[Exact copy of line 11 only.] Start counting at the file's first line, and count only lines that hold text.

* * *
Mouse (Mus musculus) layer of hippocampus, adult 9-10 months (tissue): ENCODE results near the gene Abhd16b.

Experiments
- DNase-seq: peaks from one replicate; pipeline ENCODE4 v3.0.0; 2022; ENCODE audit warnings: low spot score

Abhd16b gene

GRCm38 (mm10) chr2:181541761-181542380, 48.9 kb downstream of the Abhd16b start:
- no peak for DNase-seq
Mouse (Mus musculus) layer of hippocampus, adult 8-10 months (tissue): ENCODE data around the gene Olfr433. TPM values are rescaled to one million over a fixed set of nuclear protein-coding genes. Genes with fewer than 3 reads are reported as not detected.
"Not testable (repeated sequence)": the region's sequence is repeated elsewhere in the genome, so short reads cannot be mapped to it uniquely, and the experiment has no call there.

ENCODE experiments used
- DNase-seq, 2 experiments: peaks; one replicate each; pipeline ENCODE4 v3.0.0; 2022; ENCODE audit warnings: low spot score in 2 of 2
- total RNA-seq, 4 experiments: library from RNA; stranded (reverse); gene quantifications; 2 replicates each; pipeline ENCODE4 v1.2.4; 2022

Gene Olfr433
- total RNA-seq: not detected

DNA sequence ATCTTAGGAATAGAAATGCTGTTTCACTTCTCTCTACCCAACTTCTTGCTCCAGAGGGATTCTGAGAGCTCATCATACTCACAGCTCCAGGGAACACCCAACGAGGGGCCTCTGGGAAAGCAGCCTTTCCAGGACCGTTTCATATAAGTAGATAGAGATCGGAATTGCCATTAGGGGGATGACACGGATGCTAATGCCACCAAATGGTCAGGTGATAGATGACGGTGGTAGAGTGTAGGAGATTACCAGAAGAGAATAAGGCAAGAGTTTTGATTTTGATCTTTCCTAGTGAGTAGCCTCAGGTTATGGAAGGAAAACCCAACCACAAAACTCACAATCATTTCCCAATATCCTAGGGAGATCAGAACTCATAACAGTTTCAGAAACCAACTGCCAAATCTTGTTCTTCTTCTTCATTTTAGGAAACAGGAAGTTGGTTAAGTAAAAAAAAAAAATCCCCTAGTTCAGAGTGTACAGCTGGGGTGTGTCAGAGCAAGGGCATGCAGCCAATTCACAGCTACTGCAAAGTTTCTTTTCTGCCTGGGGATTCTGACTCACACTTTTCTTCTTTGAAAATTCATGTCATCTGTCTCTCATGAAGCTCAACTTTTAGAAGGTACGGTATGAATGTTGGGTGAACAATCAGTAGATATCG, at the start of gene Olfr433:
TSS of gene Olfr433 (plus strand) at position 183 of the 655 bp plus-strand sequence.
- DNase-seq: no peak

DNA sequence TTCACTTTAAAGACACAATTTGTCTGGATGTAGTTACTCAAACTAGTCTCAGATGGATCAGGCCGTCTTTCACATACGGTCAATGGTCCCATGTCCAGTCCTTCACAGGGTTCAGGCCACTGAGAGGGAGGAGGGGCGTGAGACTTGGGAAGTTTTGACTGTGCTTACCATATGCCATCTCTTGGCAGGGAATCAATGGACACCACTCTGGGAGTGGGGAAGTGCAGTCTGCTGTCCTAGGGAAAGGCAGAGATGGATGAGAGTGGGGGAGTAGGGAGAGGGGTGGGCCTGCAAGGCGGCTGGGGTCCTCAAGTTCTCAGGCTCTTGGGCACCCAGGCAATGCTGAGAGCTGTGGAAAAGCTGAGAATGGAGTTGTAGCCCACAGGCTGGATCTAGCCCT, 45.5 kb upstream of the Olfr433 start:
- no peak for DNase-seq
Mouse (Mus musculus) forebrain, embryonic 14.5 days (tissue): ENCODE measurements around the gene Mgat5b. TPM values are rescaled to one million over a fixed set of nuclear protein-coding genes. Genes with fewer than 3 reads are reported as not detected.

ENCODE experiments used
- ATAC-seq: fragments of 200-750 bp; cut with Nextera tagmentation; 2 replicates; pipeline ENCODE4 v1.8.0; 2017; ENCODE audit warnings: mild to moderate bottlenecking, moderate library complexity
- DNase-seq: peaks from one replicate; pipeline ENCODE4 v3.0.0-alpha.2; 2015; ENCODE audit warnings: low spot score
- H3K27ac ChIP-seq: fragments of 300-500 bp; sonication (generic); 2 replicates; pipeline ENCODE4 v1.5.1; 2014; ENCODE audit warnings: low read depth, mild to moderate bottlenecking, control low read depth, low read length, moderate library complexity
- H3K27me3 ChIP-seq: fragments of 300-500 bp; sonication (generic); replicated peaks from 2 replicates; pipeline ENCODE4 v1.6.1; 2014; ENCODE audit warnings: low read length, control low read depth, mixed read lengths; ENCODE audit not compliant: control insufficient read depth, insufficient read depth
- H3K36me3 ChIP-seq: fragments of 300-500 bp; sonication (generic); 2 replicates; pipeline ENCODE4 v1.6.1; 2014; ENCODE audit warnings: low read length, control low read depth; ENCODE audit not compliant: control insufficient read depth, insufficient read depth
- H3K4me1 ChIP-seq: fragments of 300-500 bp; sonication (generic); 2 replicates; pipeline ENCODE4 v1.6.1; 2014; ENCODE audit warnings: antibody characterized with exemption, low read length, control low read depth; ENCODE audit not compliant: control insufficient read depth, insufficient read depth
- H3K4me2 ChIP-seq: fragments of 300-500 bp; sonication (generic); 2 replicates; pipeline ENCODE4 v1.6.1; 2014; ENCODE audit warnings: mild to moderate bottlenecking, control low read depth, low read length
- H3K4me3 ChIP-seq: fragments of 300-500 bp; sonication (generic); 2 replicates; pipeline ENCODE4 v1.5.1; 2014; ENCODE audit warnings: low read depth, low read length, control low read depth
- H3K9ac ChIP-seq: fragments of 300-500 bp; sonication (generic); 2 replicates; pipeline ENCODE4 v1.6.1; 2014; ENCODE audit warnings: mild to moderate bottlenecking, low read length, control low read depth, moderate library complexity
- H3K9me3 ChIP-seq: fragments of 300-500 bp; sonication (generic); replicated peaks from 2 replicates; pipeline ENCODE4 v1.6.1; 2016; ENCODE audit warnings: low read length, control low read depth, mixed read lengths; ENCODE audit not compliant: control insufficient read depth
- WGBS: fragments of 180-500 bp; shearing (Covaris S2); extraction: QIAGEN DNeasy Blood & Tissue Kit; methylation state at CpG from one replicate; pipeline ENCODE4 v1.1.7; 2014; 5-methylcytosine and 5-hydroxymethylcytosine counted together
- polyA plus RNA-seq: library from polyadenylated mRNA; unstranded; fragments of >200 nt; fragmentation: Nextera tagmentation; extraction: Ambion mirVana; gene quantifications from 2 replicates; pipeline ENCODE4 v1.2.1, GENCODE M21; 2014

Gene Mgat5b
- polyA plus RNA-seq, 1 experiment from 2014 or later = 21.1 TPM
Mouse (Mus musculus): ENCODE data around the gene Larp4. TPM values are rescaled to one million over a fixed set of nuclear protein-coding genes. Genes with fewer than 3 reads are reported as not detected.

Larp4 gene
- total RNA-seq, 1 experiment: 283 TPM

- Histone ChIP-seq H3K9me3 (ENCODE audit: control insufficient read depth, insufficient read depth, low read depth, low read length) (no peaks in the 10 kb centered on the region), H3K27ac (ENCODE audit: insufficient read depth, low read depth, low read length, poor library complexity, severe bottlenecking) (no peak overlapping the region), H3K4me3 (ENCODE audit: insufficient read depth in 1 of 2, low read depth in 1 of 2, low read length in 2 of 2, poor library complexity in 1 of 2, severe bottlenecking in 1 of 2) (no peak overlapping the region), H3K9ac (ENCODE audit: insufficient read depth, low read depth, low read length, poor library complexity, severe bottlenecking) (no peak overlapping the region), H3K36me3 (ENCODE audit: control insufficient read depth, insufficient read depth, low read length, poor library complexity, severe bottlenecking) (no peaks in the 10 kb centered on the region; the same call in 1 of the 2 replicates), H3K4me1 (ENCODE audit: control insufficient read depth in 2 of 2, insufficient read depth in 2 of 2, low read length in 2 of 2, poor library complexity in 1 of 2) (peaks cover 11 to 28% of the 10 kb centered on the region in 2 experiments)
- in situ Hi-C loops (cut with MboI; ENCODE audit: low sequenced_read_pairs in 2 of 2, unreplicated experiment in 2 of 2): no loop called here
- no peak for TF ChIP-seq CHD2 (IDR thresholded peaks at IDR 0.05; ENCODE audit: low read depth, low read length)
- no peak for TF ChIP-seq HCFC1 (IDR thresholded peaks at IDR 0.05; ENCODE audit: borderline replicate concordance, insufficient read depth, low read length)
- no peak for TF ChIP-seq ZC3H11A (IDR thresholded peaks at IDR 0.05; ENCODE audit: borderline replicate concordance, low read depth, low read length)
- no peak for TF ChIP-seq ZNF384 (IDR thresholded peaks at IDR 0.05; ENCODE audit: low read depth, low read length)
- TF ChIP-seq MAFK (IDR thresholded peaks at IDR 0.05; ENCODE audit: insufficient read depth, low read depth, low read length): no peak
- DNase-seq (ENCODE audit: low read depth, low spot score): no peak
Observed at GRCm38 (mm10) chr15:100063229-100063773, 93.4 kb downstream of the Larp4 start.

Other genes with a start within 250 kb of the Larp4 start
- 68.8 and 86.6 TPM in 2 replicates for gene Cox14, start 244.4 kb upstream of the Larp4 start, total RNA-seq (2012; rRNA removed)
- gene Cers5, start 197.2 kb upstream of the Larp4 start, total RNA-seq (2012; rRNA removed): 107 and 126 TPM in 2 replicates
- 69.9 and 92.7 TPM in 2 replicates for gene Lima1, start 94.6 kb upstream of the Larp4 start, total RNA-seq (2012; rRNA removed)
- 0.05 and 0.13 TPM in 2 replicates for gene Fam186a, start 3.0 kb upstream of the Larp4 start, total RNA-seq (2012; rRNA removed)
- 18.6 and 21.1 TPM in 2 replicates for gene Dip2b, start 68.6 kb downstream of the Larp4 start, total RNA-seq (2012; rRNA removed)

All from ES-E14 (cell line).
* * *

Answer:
- total RNA-seq, 4 experiments: library from RNA; stranded (reverse); gene quantifications; 2 replicates each; pipeline ENCODE4 v1.2.4; 2022